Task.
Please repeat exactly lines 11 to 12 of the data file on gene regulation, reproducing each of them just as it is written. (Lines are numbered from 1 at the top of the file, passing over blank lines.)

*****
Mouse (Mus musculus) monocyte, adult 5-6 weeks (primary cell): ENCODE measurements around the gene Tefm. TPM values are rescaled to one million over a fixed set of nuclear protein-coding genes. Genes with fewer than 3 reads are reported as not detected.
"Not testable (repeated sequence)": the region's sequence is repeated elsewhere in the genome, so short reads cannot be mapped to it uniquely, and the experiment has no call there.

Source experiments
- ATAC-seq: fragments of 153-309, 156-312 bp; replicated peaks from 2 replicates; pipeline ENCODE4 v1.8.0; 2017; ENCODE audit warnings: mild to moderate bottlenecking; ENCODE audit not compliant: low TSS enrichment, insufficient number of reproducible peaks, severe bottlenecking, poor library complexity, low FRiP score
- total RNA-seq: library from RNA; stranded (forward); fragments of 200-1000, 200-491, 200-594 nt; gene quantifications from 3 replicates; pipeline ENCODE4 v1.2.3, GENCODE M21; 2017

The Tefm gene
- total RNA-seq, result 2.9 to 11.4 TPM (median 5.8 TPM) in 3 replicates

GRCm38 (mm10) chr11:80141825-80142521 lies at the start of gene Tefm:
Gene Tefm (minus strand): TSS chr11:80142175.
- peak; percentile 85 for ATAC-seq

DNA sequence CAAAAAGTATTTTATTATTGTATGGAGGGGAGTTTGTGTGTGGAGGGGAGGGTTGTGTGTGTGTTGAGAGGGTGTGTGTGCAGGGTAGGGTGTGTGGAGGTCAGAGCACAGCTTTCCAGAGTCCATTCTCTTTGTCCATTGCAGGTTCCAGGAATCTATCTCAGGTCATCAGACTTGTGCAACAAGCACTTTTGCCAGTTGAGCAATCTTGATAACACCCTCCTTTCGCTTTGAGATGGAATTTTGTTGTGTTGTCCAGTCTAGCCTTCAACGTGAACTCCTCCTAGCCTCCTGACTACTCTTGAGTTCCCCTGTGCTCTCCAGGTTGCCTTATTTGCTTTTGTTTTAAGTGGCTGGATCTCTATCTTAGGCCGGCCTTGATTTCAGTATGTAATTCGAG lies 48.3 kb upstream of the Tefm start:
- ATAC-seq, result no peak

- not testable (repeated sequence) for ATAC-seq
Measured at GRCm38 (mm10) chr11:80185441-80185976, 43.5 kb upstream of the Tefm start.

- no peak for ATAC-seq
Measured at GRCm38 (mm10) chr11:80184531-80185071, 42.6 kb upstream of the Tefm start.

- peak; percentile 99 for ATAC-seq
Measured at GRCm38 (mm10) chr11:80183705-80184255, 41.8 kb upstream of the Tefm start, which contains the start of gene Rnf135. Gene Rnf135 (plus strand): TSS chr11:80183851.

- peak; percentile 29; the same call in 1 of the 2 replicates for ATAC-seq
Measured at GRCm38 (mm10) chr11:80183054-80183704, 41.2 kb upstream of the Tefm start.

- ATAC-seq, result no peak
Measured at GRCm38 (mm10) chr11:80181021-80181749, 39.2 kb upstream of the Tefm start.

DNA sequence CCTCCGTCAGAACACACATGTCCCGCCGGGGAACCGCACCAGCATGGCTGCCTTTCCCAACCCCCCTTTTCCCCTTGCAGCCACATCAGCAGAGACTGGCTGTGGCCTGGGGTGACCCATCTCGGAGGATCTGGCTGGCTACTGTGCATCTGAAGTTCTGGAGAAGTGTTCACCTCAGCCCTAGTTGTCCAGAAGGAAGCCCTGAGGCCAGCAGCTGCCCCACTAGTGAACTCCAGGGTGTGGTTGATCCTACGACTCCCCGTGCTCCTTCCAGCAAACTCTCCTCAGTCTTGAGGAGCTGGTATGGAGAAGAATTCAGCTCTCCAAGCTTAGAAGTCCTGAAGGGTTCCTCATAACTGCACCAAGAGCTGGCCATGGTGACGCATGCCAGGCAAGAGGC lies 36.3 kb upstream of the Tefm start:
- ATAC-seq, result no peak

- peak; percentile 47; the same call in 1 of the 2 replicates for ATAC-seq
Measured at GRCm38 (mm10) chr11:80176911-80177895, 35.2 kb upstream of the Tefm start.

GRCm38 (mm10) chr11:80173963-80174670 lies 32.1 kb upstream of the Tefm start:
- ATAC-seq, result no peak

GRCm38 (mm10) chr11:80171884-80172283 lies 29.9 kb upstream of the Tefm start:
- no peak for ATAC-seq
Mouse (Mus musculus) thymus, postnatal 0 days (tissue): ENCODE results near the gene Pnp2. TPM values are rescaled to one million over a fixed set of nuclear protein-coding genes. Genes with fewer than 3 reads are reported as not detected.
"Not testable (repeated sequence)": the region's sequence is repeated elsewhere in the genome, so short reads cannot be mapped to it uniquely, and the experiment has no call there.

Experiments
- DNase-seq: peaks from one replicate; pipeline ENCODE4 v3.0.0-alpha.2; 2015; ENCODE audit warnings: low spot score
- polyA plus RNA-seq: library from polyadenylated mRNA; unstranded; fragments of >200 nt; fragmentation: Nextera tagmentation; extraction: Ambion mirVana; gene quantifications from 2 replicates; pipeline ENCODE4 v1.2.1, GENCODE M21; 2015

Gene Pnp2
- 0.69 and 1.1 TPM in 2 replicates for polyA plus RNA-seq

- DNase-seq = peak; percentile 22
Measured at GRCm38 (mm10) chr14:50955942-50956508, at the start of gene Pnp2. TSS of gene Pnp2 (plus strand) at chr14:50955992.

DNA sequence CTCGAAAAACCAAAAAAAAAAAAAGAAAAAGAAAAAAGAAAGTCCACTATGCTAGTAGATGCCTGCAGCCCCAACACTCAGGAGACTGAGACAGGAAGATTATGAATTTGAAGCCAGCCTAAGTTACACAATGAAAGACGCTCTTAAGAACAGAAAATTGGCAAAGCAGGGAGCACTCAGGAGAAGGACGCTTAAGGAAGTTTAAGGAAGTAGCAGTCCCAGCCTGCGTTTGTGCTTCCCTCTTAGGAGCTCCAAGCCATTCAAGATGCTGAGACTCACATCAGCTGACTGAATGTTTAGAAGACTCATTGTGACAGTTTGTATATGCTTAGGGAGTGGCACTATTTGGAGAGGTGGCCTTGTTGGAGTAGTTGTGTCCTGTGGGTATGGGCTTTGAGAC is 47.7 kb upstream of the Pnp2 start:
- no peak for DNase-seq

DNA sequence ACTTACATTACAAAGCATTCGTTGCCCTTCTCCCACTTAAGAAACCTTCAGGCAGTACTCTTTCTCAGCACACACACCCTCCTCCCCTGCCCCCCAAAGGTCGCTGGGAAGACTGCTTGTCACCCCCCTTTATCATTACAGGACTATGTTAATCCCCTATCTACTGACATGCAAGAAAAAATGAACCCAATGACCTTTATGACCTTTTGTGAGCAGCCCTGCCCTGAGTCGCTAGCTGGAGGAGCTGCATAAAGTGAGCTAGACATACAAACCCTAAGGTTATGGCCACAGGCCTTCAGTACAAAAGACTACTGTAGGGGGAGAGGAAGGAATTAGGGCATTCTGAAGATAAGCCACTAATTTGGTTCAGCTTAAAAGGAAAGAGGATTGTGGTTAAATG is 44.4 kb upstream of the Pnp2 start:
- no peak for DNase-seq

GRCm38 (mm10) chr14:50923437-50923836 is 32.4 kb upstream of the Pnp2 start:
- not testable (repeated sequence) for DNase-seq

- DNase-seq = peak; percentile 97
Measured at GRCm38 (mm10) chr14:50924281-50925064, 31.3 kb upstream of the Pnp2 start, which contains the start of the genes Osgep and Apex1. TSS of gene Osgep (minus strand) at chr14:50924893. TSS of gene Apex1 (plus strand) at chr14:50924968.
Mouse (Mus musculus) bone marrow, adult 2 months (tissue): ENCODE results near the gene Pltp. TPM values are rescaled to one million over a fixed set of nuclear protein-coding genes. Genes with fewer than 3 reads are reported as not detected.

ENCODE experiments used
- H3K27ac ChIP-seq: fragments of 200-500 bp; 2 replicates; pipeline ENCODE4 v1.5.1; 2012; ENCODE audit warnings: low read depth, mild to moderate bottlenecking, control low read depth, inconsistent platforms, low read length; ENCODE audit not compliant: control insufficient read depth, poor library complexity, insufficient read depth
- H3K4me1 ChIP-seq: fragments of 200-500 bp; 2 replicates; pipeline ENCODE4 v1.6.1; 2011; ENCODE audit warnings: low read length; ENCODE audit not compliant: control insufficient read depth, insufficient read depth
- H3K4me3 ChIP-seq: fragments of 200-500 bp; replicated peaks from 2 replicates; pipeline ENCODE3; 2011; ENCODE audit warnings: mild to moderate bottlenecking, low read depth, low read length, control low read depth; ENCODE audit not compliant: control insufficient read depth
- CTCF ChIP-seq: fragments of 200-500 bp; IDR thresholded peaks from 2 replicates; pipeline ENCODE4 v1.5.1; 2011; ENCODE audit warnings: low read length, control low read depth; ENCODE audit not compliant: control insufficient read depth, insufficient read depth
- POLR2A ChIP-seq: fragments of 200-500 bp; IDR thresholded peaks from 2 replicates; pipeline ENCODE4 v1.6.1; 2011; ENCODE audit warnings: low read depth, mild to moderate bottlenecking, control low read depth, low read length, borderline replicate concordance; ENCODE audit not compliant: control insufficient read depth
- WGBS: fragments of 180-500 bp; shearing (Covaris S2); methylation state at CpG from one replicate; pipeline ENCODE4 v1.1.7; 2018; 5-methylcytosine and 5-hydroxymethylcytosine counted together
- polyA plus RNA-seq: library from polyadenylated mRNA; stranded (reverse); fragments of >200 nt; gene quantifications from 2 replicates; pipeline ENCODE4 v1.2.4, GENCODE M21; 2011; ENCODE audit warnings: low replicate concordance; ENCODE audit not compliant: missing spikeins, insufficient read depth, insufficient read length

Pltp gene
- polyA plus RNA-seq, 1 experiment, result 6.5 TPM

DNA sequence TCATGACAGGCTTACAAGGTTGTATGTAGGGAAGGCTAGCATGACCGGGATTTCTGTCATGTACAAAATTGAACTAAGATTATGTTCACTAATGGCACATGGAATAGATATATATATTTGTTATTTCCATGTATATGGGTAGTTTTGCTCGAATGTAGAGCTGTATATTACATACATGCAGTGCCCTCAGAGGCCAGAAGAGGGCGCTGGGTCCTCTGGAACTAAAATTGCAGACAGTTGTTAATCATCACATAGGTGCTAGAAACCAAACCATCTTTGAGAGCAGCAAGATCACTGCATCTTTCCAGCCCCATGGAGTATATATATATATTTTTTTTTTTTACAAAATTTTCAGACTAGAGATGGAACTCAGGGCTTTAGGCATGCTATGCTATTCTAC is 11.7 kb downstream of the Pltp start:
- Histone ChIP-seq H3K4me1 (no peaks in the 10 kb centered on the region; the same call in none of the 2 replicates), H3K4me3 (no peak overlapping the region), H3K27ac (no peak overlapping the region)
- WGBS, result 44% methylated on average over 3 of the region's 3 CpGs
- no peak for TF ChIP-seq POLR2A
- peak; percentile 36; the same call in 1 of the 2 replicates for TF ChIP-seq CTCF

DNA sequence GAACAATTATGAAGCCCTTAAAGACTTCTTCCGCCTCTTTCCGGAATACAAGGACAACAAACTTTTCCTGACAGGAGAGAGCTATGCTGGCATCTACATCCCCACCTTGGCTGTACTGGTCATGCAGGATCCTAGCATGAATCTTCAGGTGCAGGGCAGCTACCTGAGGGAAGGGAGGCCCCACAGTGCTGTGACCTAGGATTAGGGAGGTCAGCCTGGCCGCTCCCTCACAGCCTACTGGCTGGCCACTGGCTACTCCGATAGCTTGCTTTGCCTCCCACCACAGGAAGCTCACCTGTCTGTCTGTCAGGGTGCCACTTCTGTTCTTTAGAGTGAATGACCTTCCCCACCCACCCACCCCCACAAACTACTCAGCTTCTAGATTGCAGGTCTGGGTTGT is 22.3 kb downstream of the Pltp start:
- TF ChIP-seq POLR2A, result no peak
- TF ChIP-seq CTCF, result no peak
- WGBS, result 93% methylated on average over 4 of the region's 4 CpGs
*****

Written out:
DNA sequence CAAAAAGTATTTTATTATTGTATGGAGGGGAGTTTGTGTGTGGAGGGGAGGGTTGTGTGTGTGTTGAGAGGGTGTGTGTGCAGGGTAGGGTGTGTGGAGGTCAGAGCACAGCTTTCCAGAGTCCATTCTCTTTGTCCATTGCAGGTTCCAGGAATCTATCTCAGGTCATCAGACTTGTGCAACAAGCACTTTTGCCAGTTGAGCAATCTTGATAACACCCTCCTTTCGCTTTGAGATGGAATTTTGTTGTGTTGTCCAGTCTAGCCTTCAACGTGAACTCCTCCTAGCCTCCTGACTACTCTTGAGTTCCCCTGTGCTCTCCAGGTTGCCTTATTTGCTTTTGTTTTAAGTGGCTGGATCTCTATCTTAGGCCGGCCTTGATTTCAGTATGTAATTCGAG lies 48.3 kb upstream of the Tefm start:
- ATAC-seq, result no peak